Oddly, this is a book about politics, it is also about science. Like other Bear books I have read, most notably the Darwin series, he infuses books with a hearty dosage of both. So, while we learn about the atmosphere on Mars and the differences in a society where years are longer and days are shorter, we also learn about the many forms of governance that Mars has, has had, and will have. This is not a short book and some of this information is detailed in a way that only a real fan would truly love, but it all coheres into a whole story that’s fascinating from start to finish.

Queen of Angels

It took me a hundred pages of this book for me to be certain I hadn’t read it before. It has the same transform policewoman that another of Bear’s books has and another crime that has to do, loosely, with therapied vs. untherapied people in a future where that sort of thing matters. I’m glad I stuck with it, even though the beginning is sort of a slog. It covers several stories at once including one sub-theme that has to do with the role of a thinker -- a computer brain type character -- whose text is all written as if it were appearing on a dumb terminal in front of you. A little tough to read early on, but the stories all come together in a really neat way and Bear’s imagination and ideas about future scenarios are excellently evident in this novel.

The Forge of God

It will be pretty hard to review or even talk about this book without giving out some spoilers. Then again, the same could be said for other reviews I read of it which said things like “The best end of the world novel ever!” In any case, there is a lot to like about this book besides just the dramatic end of the world scene at the, um, end of the book.

Bear knows his science which is one of the things that makes most of his books entertaining in a cerebral as well as an escapist way. This book concerns one or possibly two alien life forms that come to earth with the intent to destroy and/or save it. It’s confusing and murky and you follow a lot of different people through the policy and personal issues that this new development raises.


People tell me that I’m lucky, that I managed to hit all of Bear’s good intellectually stimulating books without running into any of the dogs. I don’t know what the dogs look like, but this book was a great thriller. The basic outline could have come out of the mind of PK Dick. The narrator -- a high level biologist and scientist working on life extension projects -- learns that his brother has been murdered and gets sucked into a bizarre world of intrigue. He lears that there has been a horrific project in the works that has as its eventual goal the mind controllability of the entire planet. At this point it sounds hokey but Bear is masterful with plot, and the amount he lets you know from point to point and the story evolves somewhat naturally, if something like this could be called natural.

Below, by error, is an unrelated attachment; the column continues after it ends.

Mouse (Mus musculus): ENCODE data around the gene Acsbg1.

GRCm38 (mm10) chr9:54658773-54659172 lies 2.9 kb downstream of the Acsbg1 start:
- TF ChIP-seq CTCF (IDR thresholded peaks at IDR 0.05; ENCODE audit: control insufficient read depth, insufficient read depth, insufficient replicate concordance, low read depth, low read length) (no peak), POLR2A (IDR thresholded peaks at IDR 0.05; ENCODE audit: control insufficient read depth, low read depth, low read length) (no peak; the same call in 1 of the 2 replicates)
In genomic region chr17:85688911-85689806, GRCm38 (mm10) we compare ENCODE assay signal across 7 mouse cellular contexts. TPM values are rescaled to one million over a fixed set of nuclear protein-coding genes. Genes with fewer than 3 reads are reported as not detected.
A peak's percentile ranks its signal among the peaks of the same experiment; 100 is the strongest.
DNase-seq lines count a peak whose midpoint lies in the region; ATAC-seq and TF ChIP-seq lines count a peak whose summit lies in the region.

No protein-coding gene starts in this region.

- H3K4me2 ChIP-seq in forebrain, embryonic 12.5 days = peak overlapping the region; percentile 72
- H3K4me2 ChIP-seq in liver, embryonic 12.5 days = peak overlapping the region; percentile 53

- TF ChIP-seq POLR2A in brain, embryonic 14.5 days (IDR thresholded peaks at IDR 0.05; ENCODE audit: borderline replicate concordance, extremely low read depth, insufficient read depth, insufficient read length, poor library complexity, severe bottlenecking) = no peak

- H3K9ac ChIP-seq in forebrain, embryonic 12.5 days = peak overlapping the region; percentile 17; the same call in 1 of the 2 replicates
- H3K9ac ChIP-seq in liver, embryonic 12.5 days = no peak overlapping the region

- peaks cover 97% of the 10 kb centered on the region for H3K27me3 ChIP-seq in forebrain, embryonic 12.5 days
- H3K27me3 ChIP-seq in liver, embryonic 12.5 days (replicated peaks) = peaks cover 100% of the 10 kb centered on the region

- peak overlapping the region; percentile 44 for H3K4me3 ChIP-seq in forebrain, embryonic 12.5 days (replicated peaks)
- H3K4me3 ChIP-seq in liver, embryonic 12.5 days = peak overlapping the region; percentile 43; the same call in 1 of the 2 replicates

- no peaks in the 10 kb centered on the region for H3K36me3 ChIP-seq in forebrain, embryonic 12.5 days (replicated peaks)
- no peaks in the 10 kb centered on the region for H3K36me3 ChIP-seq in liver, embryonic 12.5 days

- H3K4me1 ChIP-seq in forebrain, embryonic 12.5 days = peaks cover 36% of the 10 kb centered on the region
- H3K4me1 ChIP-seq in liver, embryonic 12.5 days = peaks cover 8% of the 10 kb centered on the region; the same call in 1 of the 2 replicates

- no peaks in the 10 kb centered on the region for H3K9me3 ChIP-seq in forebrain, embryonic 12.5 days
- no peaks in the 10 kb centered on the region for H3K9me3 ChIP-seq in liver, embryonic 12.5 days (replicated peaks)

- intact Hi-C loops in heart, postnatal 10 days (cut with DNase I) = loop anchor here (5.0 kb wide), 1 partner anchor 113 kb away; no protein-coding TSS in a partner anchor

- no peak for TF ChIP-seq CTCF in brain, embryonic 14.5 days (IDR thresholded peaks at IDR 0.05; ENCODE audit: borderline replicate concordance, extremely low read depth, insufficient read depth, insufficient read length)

The narrator meets a bunch of shady characters and works to try to figure out exactly what is going on before the bad guys get the best of him. Of course in true paranoid fashion it’s nearly impossible to tell who is a bad guy and who is a bad guy so our protagonist is constantly running around not knowing who to trust. The locations for this novel are widely disparate and weird. You could sort of see author Bear trying to figure out how to take a tax write off on a submarine ride or a trip aboard the world’s largest cruise ship. In any case the book does not disappoint and fans of Dick will be pleased to add this psychological thriller to their booklist.


This was a book I grabbed off my sister’s shelf because I left home for a few days and FORGOT TO BRING A BOOK. Bear is reliable and this was a book of his I hadn’t read, even though it’s over a decade old. It was a near-future bioterror thriller that was pretty interesting and lively with a lot of moving parts. I always appreciate Bear’s writing and I’ll pick up the sequel to this.


A sequel of sorts to Quantico. I both liked it a little more as a story but also grew tired of Bear including every possible near-future technology that he knows about. And yet, pretty interesting future predictions from a book over 10 yrs old. A page turner.

Darwin’s Children

This book is a sequel to Darwin’s Radio the semi-dystopian novel that imagines a future in which evolution isn’t gradual, it’s sudden and a new species of human is born that are sort of human, but not quite. The US government, predictably, freaks out and these new children become outcasts and their parents become criminals. In this book, it’s ten years later, there are camps for the children set up all over the US and the remaining ones are being hunted by bounty hunters. The US is in a state of emergency because no one quite understands what is causing these children to be born or whether they are in some way harmful or dangerous. Of course, they also have new “features” such as communicating via scent and patterns of colored freckles on their faces.